This book has won several awards including the Michael L. Printz Honor Book, ALA Best Fiction for Young Adults, and the USBBY Outstanding International Book. I am not surprised by the many praise and acclamation this book has received A toughing story of two beautifully crafted characters placed together in middle of “now where,” I was wooed by words and wonder. 

Book Review: The Return of the King-J.R.R. Tolkien

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I finally come to a close of finishing the Lord of The Rings series, and I must say, it is a bitter end. I will greatly miss the adventures, interwoven tales and history of Middle Earth, and the characters developing complexly. As I finished the last chapter, the last sentence, the last words of the book, I found myself wishing the story would continue. If you have read any of Tolkien’s work, specifically the Lord of the Rings series, you are familiar with his narrative style and lengthy descriptions of plots.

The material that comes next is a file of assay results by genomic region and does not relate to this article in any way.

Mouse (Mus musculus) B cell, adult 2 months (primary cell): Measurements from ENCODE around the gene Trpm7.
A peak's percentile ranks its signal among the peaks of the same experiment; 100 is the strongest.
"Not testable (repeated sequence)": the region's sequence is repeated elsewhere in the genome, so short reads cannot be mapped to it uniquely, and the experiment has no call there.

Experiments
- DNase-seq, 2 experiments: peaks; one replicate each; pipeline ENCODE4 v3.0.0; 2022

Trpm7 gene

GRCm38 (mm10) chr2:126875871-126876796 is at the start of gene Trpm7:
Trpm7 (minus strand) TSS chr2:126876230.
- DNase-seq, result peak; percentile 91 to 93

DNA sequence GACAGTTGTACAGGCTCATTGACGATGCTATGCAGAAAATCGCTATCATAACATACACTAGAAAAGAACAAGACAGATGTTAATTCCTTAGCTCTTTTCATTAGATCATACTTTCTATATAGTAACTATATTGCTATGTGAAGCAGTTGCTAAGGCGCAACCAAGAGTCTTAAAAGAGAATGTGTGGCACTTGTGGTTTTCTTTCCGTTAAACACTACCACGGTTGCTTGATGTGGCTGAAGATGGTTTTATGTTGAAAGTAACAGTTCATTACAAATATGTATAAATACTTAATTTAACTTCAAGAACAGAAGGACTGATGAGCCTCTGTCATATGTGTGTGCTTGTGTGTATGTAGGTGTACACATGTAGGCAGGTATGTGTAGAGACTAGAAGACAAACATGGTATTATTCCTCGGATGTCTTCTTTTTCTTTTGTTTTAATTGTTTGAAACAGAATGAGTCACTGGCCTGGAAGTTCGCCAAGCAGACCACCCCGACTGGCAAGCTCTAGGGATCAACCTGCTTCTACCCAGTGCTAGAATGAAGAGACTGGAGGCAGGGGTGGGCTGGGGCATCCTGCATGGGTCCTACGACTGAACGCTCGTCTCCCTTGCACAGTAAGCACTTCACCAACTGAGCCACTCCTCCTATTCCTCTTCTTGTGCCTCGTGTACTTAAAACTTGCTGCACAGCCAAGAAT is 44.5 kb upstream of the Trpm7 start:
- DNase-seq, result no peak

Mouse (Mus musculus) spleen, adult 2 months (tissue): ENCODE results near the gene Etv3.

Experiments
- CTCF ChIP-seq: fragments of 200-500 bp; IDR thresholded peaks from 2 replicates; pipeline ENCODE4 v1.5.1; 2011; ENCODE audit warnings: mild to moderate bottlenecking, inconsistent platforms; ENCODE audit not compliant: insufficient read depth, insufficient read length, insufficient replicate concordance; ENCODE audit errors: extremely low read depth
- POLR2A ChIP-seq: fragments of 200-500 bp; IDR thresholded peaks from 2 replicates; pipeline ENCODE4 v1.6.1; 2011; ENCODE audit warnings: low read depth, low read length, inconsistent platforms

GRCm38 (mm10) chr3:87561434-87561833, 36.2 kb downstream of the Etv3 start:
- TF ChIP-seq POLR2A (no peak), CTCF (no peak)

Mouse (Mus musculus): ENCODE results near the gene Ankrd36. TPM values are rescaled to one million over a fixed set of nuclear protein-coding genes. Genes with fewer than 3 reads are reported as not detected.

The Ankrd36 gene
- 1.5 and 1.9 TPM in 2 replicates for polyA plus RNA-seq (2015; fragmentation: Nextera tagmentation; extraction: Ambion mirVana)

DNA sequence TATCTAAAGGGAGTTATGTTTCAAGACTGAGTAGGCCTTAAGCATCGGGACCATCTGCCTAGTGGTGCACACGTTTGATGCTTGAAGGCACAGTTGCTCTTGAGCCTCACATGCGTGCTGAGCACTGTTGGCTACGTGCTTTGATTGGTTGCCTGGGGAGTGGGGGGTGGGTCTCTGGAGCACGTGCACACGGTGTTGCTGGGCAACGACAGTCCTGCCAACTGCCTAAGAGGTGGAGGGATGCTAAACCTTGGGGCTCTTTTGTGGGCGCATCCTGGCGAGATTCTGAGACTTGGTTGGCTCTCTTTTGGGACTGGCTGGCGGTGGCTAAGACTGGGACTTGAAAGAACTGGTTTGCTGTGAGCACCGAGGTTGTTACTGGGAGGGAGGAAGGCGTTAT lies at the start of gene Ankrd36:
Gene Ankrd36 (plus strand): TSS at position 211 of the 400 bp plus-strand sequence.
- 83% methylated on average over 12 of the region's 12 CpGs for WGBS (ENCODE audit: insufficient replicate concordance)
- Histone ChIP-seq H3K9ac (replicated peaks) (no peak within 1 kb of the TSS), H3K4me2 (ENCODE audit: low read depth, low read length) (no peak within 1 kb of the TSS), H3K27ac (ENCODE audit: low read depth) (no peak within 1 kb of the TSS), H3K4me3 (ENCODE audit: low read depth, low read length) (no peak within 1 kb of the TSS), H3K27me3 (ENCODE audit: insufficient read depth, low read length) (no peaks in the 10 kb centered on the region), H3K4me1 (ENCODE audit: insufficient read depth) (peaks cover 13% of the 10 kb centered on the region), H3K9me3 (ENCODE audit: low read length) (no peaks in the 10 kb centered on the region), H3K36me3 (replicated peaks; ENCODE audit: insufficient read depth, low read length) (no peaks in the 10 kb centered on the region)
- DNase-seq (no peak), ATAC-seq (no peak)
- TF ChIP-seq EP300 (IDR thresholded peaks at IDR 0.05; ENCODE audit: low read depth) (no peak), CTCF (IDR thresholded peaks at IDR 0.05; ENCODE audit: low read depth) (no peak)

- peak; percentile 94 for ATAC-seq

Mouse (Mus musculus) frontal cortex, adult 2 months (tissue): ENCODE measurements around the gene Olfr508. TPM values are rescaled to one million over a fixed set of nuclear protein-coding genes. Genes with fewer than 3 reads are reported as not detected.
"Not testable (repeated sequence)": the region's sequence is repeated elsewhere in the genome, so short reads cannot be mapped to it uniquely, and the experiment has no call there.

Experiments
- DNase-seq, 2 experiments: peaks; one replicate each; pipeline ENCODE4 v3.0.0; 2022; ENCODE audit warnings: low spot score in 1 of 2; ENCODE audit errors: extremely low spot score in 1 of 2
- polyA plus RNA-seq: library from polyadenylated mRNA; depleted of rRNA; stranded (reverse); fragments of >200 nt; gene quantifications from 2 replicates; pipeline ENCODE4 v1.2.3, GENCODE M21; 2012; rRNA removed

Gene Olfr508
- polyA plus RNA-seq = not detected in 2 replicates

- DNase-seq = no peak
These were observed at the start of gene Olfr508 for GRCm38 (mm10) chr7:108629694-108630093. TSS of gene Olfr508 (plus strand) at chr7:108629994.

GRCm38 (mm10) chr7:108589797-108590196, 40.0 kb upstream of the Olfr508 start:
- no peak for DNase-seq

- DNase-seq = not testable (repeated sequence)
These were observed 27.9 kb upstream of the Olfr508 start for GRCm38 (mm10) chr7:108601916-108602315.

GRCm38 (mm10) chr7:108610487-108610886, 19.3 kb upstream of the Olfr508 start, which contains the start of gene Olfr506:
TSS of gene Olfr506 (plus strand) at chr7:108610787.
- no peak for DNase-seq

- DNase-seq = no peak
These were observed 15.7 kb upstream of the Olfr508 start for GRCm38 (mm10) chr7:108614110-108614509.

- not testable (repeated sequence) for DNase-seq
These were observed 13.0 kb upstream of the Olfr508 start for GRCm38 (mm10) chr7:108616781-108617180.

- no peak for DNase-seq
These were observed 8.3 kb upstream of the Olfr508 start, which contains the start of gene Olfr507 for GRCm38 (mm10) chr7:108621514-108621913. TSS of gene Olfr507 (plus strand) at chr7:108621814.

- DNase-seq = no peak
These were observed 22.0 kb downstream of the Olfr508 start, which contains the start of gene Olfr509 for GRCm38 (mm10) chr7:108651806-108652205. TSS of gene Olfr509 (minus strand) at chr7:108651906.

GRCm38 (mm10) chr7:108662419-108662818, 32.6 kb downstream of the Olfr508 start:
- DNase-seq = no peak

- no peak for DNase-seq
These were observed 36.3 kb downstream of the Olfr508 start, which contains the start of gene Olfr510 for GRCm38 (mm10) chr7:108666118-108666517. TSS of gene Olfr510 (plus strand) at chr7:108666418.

The Return of the King was a satisfying end to the series and I was overall pleased. The Companions of the Ring are dispersed across the land left to encounter their own adventures. The darkness surrounded by the ring and the Dark Lord cause the fellowship to unite together to defeat the interminable evil. Unlikely characters such as Merry and Pippin rise as gallant heroes, and Frodo and Sam’s friendship prove truer than ever. Although some parts of the book were difficult to understand because of the many characters and location names, the last installment was filled with page turning chapters and plot twists. Orcs were on every corner and most of the book was filled with a forlorn overtone. I have to say I was quite disappointed in how Frodo is narrated in the last book. I know we are all supposed to praise Frodo’s effort  and accomplishments for destroying the Ring, however he is always described as “tired” and “not having enough strength to carry the ring to Mount Doom.” It is because of Sam’s constant encouragement and help Frodo is able to able to make it. Without the help of Sam, I’m unsure how far Frodo would have actually been able to travel. Their friendship has grown tremendously from the first book, and has become a famous literary friendship. Apart from my peeve with Frodo, The Return of the King, is an engaging final close.